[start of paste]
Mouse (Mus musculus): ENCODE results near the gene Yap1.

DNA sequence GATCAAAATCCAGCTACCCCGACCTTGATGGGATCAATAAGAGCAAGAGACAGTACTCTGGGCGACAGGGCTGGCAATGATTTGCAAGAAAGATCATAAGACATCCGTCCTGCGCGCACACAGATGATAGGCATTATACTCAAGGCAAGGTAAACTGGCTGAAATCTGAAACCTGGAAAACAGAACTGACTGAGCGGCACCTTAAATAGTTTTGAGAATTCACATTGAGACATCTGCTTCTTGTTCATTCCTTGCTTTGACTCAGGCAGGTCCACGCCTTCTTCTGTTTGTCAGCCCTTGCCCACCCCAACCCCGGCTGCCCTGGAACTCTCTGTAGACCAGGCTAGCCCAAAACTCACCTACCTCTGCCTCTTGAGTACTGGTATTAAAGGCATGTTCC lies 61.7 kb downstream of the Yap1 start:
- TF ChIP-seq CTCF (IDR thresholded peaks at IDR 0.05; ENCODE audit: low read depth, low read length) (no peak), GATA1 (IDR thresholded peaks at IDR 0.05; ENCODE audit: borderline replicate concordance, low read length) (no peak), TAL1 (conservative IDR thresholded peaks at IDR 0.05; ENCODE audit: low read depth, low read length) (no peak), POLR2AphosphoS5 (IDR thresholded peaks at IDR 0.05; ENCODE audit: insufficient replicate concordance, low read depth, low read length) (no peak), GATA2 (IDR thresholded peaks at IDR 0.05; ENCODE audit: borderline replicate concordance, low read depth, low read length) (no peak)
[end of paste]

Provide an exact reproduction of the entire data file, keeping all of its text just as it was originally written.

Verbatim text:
Mouse (Mus musculus): ENCODE results near the gene Yap1.

DNA sequence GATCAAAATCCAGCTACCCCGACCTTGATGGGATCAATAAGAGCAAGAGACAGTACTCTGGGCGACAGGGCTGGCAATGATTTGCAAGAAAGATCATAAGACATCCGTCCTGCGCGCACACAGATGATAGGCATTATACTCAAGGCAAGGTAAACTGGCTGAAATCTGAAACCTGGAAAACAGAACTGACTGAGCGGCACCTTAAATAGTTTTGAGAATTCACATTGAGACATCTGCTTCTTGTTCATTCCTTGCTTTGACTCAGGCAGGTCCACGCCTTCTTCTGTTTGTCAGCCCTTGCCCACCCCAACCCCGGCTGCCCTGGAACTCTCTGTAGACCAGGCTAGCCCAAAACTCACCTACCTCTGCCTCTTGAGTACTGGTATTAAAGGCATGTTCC lies 61.7 kb downstream of the Yap1 start:
- TF ChIP-seq CTCF (IDR thresholded peaks at IDR 0.05; ENCODE audit: low read depth, low read length) (no peak), GATA1 (IDR thresholded peaks at IDR 0.05; ENCODE audit: borderline replicate concordance, low read length) (no peak), TAL1 (conservative IDR thresholded peaks at IDR 0.05; ENCODE audit: low read depth, low read length) (no peak), POLR2AphosphoS5 (IDR thresholded peaks at IDR 0.05; ENCODE audit: insufficient replicate concordance, low read depth, low read length) (no peak), GATA2 (IDR thresholded peaks at IDR 0.05; ENCODE audit: borderline replicate concordance, low read depth, low read length) (no peak)